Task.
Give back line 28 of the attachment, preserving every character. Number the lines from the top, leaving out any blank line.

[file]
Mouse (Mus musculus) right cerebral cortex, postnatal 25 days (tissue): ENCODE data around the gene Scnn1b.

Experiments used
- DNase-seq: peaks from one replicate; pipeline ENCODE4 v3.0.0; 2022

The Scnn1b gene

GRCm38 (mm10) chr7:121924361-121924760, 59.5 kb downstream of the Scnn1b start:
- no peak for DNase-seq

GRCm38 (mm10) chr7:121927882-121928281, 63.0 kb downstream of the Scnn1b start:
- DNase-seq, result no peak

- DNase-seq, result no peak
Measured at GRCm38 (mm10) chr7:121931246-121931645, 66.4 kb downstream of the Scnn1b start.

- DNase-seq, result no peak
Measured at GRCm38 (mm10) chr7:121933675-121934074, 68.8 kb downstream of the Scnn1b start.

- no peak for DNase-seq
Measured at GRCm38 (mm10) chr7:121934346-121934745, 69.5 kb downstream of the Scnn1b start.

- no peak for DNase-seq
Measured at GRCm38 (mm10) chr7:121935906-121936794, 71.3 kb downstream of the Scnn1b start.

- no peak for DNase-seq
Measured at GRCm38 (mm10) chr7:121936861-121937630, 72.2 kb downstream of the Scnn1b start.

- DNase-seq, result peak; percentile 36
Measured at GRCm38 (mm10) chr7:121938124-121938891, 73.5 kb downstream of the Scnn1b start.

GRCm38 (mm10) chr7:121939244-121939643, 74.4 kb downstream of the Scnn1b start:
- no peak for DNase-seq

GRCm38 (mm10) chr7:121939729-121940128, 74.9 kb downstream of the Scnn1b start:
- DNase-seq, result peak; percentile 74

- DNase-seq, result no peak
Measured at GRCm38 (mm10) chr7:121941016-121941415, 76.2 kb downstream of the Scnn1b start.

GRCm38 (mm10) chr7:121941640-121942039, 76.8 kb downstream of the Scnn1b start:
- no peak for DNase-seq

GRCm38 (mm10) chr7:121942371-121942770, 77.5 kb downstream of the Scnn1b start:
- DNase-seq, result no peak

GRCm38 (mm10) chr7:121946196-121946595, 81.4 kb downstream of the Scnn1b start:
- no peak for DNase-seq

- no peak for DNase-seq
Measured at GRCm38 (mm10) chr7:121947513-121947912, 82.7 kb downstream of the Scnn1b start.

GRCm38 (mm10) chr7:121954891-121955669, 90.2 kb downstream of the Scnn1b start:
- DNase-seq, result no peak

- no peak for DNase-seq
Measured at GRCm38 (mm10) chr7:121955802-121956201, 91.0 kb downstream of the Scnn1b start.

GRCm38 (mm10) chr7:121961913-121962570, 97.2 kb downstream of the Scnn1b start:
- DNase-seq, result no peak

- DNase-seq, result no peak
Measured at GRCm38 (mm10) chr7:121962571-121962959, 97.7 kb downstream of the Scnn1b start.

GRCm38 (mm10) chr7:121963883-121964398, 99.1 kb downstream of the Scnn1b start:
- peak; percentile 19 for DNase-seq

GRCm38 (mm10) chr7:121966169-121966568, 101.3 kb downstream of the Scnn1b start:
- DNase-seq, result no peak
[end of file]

- no peak for DNase-seq